You can also look here:
You are right that a bad room can make a great system sound pretty poor. A great room will allow a system sound up to its potential.
There are a lot of general living situations that support better acoustics that typcially are better accepted by other family members for cosmetic/aesthetic purposes. Rugs/carpeting, soft furniture, drapes as well as items that diffuse sound waves (ie. book shelves, pottet plants, etc. . .). In my experience panels are left to address some pretty specific issues which can't be addressed effectively with proper use and placement of regular household items.
Other than the fact that a lot of the high priced marketed products are more thoughoughly tested (supposedly), I don't see any reason why custom building (DIY) can't really be just as good - particularly with panels.
The same can be said about some of the higher priced stands that are being marketed that consist of simple extruded aluminum and screwed together with the special connectors that can be purchased from the extruded aluminum suppliers. The price that is being charged for some of these stands is really a joke since they are simple to make and can look just as good.
Ckoffend's comments are excellent, I think. You can do an a lot in a room with ordinary furnishings thoughtfully placed. IMHO you should resort to acoustic materiels only when you have a very specific goal and a resolution specific to that goal.
BTW, there are a lot of questions in this forum about 'room tuning', they are, however often embodied in other thread's about problems with frequency response, i.e. too bright, no bass, etc.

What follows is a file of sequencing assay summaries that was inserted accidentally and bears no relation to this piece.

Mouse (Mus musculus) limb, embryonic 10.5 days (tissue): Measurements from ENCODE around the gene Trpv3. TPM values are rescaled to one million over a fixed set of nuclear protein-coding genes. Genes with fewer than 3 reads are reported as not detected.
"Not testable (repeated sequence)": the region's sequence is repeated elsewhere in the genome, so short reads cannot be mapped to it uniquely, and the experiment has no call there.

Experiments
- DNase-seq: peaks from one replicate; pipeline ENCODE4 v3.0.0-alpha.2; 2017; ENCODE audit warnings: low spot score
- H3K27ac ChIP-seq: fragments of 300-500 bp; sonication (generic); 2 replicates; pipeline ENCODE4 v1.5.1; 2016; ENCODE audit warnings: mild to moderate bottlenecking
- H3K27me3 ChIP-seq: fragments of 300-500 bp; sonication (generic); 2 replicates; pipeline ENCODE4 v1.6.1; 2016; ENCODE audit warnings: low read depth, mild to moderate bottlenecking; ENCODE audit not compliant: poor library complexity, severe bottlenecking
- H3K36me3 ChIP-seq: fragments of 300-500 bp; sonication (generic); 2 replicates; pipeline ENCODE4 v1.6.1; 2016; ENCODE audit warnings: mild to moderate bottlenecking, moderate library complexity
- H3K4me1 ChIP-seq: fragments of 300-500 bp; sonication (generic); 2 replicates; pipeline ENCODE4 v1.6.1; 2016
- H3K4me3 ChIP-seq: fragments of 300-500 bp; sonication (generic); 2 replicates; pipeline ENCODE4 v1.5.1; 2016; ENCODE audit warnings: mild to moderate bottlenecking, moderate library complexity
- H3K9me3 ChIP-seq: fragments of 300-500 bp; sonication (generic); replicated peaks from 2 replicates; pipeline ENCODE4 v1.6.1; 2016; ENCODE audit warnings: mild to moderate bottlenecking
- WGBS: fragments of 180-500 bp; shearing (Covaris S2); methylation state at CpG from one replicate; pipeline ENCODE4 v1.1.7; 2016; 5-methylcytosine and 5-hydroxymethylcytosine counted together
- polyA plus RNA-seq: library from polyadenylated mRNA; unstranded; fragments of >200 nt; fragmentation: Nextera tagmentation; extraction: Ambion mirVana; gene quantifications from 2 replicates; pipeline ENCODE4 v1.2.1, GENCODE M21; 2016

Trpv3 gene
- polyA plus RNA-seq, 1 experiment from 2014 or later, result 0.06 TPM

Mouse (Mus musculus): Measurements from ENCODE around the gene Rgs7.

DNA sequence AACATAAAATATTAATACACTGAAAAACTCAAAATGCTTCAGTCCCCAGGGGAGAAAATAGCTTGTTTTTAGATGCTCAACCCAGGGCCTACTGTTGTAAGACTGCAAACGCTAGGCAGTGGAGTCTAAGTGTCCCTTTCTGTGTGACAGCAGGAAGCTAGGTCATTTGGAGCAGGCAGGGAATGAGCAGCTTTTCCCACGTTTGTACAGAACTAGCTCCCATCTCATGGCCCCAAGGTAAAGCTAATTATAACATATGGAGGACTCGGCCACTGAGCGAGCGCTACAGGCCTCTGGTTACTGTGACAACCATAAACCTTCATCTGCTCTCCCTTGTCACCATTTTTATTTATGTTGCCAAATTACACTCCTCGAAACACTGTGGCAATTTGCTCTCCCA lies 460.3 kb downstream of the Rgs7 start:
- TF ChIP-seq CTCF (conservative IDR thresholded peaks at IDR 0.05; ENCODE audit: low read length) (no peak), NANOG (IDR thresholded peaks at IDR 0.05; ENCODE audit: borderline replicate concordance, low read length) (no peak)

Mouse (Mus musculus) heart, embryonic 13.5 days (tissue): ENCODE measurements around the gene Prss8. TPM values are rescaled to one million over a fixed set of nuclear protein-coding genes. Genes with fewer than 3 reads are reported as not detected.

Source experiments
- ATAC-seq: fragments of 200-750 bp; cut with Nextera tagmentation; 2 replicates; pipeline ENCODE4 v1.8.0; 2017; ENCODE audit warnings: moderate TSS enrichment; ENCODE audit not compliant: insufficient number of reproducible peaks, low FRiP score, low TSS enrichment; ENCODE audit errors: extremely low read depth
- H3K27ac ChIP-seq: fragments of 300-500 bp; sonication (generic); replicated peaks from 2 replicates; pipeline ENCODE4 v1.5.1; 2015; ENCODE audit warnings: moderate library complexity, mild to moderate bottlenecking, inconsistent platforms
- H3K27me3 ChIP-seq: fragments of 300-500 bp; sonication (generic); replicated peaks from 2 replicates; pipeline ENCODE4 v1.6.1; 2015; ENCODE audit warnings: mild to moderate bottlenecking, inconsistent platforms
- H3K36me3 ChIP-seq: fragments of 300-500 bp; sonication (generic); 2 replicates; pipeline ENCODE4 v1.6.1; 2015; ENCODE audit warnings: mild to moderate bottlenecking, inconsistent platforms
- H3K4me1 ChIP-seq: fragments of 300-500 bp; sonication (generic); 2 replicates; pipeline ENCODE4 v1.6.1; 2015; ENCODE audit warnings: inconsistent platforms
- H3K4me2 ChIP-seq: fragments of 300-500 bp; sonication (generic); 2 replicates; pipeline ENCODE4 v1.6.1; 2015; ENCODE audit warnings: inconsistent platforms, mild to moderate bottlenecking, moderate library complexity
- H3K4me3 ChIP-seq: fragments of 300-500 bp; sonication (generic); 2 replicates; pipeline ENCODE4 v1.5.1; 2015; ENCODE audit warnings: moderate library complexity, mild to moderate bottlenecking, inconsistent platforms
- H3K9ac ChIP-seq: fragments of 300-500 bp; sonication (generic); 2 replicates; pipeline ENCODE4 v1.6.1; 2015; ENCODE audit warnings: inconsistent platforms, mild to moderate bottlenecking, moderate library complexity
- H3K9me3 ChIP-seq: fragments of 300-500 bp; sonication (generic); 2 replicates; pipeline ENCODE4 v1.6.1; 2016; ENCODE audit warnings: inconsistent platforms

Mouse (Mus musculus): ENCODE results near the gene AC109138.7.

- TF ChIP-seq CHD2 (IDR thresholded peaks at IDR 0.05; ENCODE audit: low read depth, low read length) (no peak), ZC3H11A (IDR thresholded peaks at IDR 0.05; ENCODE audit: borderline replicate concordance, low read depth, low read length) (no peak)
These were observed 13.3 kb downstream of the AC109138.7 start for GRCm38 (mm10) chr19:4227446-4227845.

Since you have a source for 703, look at the Ready Acoustics bags. Seriously consider double or triple thick.
Trying to figure out the best type and location of traps is not easy, even with a SPL meter and downloaded test tones or software. It often comes down to trial and error but the corners behind the speakers are usually the best start. In some cases, diffusion works better than absortion. If it's a bass problem, below 300Hz, some healthy skepticism of manufacturer claims might help prevent wasting funds. Below 100Hz, equalization like the Rives PARC can be the only practical choice.
703 absortion/ 125, 250, 500Hz:
2" on wall: 0.17, 0.86, 1.14
with 16" air gap: 0.66, 0.95, 1.06
4" on wall: 0.84, 1.24, 1.24
6" on wall: 1.19, 1.21, 1.13
Don't know error factor for above.
As far as I know, I'm the only one around here to build DIY membrane traps, which used compressed fiberglass along with hardboard in frames.
My room is so oddly shaped that I don't think I have any/few bass problems. I mainly want to treat the 1st reflection points and BETWEEN my Maggies. I think that will help imaging / staging.
My intent is to make 4"x2'x4' and hang them 2" from wall on 'standoffs'. There is a huge wall....12'x6' which is at a 45 and in a direct line with the nearest/left channel speaker.
WAF is going to be the decider. If I had a really deep pocket, I'd build a custom room of phi proportions and use some of the available sound control products.
I have the Radio Shack analogue SPL meter and the Rives disc which compensates for the meters response curve.
As a fellow maggie owner(20's) I've done quite a bit of room tuning.
Biggest improvment was as you suggest killing the side and rear reflections.
Adding traps to the front wall between the speakers killed the stage. Adding diffusion between the speakers opened the stage up.
A nice rug and the biggest leather couch you can get is also a good start.
I built a beautiful dedicated listening room in my last house. The final touch was home-made sound absorbers. It was an easy process; I made the frames out of 1x 4's and filled with O.C 702, wrapped them in cheap thin cloth. I had 2 2'x4' on each side wall slightly in front of each speaker. 2-2x4 on the ceiling a few feet in front of the speakers and 4- 2'x8' standing diagonal in each corners. I'd be happy to send you a pic if you want. They did make a difference and probably no different than the fancy stuff you pay hundreds for.